Streams

Walking 6,000 Miles in the City

Wednesday, December 18, 2013

William Helmreich has walked virtually every block of all five boroughs of New York--an astonishing 6,000 miles. He spoke with hundreds of New Yorkers from every part of the globe and from every walk of life, including Mayor Michael Bloomberg and former mayors Rudolph Giuliani, David Dinkins, and Edward Koch. He tells their stories in his book The New York Nobody Knows: Walking 6,000 Miles in the City.

Guests:

William Helmreich
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Comments [13]

Bel from Brooklyn from Brooklyn~

Totally agree. Hard to believe this guy is actually a professor at an accredited institution.

Dec. 19 2013 10:02 AM
Bel from Brooklyn from Brooklyn

Your guest's over simplification of police interaction and gentrification is incredible for a sociologist. The NYPD doesn't tell the "bad guys" to leave the new comers alone- they stop & frisk them, incarcerate them and leave them unemployable with a 20% unemployment rate for men of color in these now desired neighborhoods. I was a victim of both gentrification and white flight, first in Boston and then in Brooklyn. Both devastate communities and have negative social and development effects on the people- old and young and love with instability and in security.

Dec. 18 2013 11:52 PM
Doxie from 3beca

Excellent guest and interview!

Dec. 18 2013 03:16 PM

FYI - for art525 on Neir's Bar in Woodhaven -

A debunk from a Mae West site:

http://maewest.blogspot.com/2010/06/mae-west-queens-gazette-errors.html

Dec. 18 2013 02:02 PM
Amy from Manhattan

How's this for gentrification: A few months ago, someone opened a "dental spa" in my neighborhood!

Dec. 18 2013 01:55 PM
jf from reality

The crime was a result of the lead paint and lead in gasoline.
http://www.motherjones.com/files/Lead_Crime_325.gif

Dec. 18 2013 01:55 PM
carolanyc from Bed-Stuy

I don't think that gentrification is responsible for the revitalization of the city. Neighborhoods such as the Village, Williamsburg and Soho became attractive because the artists moved there because it was the only area they could afford, and then they became 'hip' and the rents went up.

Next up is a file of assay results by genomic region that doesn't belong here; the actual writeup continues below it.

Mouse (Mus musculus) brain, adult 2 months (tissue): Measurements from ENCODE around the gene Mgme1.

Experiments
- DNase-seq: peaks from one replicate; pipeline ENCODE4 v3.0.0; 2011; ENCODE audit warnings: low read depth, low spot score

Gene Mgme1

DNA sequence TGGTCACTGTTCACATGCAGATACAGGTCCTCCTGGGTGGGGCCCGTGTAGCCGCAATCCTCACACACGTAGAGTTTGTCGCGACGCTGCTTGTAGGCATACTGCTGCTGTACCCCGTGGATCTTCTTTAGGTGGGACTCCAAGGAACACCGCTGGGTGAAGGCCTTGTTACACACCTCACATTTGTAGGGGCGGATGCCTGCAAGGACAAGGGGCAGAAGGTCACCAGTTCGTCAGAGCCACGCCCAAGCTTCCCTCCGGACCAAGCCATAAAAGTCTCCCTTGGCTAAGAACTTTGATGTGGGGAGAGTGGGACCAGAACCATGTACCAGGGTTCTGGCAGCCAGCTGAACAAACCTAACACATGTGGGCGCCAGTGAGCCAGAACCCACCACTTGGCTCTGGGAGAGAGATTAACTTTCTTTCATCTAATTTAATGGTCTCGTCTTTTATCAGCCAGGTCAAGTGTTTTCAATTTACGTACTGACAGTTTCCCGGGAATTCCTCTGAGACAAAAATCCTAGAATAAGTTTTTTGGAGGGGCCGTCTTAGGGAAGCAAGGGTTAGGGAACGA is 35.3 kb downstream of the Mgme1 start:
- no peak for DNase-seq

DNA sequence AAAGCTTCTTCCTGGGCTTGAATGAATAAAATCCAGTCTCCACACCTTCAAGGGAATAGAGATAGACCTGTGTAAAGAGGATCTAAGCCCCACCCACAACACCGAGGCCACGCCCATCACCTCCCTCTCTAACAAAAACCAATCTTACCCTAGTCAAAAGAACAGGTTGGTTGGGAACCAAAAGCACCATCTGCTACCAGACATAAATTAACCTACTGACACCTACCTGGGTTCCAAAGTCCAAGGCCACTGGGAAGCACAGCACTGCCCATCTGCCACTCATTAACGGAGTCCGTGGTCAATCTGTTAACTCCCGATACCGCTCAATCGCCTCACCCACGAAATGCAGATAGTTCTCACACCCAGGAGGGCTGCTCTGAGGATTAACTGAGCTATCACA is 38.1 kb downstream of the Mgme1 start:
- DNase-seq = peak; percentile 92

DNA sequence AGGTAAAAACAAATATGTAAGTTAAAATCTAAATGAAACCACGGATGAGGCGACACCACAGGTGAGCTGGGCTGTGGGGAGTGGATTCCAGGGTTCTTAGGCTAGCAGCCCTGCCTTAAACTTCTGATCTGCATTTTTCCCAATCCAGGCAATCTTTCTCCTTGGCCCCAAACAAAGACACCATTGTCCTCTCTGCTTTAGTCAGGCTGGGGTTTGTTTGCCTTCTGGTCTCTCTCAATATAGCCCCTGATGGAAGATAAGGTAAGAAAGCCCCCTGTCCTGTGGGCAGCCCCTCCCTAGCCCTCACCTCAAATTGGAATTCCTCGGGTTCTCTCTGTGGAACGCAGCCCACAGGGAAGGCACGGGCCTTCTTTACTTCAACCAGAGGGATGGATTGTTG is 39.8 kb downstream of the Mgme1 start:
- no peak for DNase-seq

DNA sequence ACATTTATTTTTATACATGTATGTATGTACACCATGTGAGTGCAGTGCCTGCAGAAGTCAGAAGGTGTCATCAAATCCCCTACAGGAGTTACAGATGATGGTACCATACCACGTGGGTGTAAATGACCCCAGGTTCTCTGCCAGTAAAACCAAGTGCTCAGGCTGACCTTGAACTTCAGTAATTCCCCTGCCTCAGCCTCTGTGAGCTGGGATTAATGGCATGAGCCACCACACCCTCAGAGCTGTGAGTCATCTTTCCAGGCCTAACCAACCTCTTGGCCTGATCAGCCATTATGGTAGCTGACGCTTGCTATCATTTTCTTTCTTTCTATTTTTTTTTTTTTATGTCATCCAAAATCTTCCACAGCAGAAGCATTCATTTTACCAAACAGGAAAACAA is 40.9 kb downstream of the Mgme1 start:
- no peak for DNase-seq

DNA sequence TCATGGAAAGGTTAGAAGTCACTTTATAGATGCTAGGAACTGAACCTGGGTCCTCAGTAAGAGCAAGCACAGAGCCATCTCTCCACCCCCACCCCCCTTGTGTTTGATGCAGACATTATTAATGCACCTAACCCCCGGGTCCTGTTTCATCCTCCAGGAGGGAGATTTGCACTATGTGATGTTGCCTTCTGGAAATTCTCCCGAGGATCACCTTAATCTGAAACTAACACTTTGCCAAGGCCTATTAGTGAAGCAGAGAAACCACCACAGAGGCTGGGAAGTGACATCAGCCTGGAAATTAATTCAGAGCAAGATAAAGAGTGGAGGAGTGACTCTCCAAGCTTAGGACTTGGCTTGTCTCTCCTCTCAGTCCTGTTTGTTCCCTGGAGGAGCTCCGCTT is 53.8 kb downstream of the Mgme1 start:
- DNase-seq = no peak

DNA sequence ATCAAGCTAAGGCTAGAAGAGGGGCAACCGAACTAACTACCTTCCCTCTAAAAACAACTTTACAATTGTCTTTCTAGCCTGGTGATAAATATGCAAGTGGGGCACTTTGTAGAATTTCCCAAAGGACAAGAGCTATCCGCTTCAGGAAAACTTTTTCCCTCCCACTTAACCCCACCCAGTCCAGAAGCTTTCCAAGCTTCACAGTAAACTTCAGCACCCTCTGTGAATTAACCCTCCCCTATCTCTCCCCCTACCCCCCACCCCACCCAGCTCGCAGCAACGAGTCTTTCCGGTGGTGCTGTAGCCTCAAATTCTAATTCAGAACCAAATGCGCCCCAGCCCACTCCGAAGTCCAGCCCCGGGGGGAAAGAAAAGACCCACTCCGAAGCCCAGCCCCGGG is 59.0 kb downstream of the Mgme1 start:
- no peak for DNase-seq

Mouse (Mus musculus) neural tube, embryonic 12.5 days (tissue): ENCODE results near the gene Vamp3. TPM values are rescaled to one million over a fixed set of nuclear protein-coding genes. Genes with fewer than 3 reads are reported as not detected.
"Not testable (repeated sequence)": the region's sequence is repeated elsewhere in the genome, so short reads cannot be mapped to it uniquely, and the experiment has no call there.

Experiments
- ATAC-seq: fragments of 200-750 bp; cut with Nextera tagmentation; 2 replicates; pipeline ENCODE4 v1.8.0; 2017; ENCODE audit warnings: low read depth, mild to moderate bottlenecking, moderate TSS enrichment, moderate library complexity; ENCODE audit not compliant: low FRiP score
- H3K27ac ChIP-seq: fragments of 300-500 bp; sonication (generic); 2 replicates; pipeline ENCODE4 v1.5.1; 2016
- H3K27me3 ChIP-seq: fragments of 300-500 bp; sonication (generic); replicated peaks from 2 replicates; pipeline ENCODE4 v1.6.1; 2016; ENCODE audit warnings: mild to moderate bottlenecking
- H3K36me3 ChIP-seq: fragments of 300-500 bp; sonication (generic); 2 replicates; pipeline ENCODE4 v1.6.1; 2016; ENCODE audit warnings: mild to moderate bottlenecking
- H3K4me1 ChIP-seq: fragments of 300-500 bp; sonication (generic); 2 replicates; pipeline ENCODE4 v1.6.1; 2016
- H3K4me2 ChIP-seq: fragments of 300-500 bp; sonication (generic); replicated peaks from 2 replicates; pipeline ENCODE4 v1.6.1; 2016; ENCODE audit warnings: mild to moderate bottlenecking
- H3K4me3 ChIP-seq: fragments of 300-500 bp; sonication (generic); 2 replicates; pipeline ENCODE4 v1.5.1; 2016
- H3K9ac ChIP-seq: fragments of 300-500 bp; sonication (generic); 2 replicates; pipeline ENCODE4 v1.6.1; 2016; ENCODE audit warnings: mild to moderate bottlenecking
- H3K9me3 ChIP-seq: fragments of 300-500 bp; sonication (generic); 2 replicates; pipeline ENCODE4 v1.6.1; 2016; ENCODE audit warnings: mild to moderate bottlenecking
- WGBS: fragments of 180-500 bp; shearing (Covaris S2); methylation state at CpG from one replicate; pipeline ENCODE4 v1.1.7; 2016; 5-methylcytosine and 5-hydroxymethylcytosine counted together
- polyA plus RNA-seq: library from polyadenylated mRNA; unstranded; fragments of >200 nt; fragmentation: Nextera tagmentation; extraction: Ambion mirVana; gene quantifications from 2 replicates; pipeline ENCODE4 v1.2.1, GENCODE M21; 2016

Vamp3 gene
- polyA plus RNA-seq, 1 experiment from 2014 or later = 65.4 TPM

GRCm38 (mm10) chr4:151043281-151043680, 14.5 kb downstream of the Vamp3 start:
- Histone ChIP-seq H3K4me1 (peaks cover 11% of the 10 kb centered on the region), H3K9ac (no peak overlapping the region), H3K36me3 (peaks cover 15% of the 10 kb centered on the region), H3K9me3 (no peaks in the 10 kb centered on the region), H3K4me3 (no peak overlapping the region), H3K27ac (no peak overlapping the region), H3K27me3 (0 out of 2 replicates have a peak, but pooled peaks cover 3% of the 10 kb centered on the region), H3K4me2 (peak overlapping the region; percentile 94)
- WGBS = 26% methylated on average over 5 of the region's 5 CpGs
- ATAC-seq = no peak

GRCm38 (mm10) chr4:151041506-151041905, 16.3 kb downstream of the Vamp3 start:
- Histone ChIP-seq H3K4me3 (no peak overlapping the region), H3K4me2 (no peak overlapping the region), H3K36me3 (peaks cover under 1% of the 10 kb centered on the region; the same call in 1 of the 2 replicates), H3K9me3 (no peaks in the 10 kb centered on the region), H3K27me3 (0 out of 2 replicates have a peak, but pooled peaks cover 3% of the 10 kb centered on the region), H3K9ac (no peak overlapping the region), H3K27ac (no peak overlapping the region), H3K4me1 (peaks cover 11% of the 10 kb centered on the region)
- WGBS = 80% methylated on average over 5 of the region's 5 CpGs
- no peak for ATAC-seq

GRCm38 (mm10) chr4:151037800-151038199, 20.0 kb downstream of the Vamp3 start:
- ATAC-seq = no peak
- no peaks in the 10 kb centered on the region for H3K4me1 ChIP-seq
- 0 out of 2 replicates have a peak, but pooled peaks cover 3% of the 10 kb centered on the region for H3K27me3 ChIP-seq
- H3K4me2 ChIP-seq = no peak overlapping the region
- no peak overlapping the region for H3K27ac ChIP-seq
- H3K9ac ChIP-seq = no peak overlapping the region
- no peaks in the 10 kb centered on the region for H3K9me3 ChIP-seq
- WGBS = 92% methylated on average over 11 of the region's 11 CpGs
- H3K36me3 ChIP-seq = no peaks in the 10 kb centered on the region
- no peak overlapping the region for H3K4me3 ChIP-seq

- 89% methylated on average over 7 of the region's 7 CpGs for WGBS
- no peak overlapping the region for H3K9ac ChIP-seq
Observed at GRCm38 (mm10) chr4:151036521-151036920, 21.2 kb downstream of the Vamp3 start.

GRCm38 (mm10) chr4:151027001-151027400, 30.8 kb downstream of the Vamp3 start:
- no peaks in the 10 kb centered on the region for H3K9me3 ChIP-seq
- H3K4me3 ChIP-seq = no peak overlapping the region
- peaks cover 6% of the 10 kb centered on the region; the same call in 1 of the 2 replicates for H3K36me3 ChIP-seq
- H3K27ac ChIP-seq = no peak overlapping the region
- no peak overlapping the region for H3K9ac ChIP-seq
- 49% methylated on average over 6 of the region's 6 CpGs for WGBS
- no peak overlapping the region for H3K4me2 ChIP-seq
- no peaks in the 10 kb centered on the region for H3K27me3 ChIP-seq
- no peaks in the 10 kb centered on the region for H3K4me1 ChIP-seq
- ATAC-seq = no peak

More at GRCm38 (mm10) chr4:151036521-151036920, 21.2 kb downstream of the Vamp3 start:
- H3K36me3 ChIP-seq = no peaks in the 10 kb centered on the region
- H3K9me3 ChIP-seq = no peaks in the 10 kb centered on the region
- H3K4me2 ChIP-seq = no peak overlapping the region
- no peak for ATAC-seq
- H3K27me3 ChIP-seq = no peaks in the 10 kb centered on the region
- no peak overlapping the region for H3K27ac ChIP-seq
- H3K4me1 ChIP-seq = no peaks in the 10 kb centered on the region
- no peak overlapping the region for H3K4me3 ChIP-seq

As one of those lower income people who was displaced from Williamsburg in 2001, I moved to Bed-Stuy, which is now gentrifying like crazy because it's the 'new Williamsburg.' The only reason I can afford to stay is that I have a kind landlord who, unlike the one in Williamsburg, has chosen not to raise my rent.

Dec. 18 2013 01:55 PM
Wayne Johnson Ph.D. from Bk

Gentrification: It's not a mystery, people leave because they are priced out.

Dec. 18 2013 01:50 PM

ouch.

Dec. 18 2013 01:43 PM
antonio from baySide

I'd have to say my two favorite streets are Fiske Pl and Polhemus Pl. So tranquil.

Dec. 18 2013 01:32 PM
Wally from NY

I was expecting a breezy overview of the different areas you saw while on your walks. Reading about the hatred, distrust and suspicion one immigrant group has toward other groups was depressing. It’s a fascinating book, but I was surprised at how brutally frank you are about the motivations of the various groups that make up the 5 boroughs.

Dec. 18 2013 12:41 PM
art525 from Park Slope

I have been following a website for some time about a guy who is walking every street and every block in NYC. I assume it's not the same guy, as this walker says he doesn't have a permanent residence and relies on friends to provide a couch. Amazing that more than one person has set out to walk the whole thing. And fascinating. One example- he came across a small corner bar out in Queens where Mae West started her preforming career. The website is http://imjustwalkin.com/

Dec. 18 2013 12:14 PM
George from Brooklyn

Have people complained about increased rents?

Dec. 18 2013 08:40 AM

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